Purpose of review: Galectins are a family of lectin molecules that have emerged as key players in inflammation and tumor progresssion by displaying intracellular and extracellular activities. This review describes the recent advances on the role of galectins in hematological neoplasms.
Recent findings: Galectin-1 and galectin-3 are the best studied galectins in oncohematology. Increased expression of galectin-1 has been associated with tumor progression in Hodgkin's lymphoma and chronic lymphocytic leukemia, whereas galectin-3 plays a supporting role in chronic myelogenous leukemia and multiple myeloma. Functional studies have assigned a key role for galectin-1 as a negative regulator of T-cell immunity in Hodgkin's lymphoma and cutaneous T-cell lymphoma. Of therapeutic interest is the development of agents with the capacity to interfere with galectin functions.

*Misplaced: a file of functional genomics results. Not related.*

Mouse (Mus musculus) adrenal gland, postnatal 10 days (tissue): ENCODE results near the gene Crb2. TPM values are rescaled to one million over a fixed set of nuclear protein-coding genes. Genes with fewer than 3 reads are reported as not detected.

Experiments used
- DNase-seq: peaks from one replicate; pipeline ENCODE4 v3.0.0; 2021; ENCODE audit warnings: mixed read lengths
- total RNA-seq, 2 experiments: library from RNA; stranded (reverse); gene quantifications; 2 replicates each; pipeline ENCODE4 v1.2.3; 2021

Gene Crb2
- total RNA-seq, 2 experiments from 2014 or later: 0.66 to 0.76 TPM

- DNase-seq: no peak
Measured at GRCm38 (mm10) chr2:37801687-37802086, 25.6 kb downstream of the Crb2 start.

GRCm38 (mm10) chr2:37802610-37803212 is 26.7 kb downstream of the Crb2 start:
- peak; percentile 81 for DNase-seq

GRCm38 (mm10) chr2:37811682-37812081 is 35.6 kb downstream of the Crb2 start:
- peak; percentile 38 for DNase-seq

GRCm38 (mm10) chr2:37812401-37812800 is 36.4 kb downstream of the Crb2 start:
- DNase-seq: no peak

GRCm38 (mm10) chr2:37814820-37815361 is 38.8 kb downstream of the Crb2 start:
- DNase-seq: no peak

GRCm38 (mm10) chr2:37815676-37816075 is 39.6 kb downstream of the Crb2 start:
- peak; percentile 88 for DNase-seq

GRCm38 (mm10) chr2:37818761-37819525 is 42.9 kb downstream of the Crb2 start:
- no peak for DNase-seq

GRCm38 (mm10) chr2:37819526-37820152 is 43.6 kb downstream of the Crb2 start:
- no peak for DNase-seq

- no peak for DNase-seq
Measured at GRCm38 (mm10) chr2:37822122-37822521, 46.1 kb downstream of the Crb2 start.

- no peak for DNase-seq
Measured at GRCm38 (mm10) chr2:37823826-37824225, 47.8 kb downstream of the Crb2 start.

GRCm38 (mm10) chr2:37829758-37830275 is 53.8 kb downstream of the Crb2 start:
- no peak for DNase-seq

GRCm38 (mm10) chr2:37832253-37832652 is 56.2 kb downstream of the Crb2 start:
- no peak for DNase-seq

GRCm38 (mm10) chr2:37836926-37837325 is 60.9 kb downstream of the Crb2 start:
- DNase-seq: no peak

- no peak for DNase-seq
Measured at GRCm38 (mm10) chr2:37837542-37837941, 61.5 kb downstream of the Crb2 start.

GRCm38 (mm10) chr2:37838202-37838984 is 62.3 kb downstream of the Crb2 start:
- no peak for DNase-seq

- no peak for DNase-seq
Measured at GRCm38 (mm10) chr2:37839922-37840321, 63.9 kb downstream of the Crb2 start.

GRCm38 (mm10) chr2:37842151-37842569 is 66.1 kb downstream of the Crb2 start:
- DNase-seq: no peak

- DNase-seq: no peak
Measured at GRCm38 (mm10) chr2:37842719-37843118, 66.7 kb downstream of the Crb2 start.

Summary: Current knowledge indicates a key role for galectins in hematological neoplasms by favoring the growth and survival of tumor cells and facilitating tumor immune escape. Intervention using specific galectin inhibitors is emerging as an attractive therapeutic option to alter the course of these malignancies.